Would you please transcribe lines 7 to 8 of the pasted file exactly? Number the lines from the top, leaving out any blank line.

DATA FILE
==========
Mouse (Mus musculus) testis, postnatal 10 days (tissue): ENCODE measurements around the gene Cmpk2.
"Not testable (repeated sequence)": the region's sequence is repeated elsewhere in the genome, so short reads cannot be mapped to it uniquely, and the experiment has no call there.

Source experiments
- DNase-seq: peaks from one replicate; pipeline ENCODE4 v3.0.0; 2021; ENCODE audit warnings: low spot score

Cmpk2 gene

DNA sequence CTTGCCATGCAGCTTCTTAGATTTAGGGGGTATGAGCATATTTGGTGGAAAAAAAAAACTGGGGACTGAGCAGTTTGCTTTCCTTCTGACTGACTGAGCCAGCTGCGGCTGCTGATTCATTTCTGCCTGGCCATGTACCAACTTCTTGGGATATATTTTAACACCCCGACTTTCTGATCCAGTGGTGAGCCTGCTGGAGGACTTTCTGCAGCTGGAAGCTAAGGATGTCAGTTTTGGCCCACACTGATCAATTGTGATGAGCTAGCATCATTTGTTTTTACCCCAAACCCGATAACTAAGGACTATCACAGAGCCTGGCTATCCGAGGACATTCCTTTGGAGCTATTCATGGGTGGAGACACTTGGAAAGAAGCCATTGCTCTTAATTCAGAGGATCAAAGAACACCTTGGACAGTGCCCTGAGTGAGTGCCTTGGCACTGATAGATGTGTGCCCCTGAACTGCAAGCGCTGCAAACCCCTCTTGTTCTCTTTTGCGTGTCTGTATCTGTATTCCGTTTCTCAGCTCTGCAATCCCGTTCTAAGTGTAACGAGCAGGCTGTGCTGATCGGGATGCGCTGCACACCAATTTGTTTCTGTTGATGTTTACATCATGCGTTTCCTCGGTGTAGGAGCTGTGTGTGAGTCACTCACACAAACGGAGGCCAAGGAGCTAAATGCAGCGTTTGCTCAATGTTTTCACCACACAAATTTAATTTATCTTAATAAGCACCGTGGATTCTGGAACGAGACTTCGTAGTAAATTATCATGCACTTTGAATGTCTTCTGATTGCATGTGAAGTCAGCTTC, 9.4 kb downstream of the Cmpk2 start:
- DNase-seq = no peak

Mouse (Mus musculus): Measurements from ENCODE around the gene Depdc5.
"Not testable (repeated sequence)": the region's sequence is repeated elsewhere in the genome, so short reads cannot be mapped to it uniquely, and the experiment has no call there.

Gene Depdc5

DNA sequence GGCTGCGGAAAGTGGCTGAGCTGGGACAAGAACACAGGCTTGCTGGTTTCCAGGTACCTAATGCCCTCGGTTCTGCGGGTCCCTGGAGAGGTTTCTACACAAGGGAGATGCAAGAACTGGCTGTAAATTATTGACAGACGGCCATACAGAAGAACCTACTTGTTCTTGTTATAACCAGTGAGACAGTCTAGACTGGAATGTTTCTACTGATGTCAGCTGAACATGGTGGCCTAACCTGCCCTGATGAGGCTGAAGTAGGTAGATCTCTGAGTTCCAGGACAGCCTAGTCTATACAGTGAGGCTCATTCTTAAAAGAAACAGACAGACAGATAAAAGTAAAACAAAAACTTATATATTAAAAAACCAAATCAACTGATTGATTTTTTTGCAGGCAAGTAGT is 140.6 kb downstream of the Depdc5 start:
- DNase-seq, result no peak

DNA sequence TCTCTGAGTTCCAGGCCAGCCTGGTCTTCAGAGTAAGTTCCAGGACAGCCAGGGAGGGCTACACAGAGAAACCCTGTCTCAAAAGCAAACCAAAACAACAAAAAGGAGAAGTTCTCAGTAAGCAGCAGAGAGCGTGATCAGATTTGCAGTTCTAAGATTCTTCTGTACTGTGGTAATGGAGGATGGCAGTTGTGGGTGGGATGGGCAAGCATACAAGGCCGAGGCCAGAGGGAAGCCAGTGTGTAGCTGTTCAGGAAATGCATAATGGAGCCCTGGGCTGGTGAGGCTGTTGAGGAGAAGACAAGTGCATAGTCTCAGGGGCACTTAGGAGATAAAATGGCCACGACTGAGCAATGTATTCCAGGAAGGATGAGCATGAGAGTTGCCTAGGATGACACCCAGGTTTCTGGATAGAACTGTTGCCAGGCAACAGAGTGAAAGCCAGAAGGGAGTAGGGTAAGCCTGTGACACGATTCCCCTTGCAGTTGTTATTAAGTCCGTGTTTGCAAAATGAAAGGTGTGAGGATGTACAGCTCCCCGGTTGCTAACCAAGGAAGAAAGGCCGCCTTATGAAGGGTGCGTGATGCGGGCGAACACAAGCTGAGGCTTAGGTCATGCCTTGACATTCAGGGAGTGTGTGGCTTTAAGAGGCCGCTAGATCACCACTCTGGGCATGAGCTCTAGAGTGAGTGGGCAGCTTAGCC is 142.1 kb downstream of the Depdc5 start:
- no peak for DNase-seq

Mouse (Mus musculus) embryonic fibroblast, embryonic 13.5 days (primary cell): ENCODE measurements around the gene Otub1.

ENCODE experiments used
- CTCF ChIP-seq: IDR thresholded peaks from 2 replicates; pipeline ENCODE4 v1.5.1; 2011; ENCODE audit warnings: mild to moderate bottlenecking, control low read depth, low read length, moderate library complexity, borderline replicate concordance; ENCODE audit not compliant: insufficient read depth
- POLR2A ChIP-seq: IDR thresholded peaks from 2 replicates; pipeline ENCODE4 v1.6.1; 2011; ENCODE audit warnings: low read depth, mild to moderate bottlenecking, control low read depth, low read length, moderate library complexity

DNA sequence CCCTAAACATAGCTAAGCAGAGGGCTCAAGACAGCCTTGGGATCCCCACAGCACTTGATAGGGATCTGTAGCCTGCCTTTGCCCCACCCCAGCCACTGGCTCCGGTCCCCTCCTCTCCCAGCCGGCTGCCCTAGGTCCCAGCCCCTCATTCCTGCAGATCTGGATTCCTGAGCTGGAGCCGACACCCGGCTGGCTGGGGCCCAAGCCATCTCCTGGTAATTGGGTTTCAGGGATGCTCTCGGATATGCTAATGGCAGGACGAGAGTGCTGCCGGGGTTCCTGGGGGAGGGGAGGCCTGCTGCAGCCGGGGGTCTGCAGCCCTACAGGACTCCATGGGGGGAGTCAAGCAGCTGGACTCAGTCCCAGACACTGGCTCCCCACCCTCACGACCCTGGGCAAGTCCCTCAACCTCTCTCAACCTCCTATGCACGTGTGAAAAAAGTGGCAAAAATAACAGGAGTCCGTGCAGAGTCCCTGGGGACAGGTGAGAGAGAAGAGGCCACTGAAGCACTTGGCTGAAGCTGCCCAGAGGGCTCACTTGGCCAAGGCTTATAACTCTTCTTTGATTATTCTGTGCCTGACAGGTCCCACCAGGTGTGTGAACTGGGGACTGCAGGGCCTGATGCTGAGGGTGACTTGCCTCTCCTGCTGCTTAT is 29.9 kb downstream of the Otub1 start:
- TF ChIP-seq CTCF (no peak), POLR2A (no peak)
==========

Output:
- DNase-seq = no peak

Mouse (Mus musculus): Measurements from ENCODE around the gene Depdc5.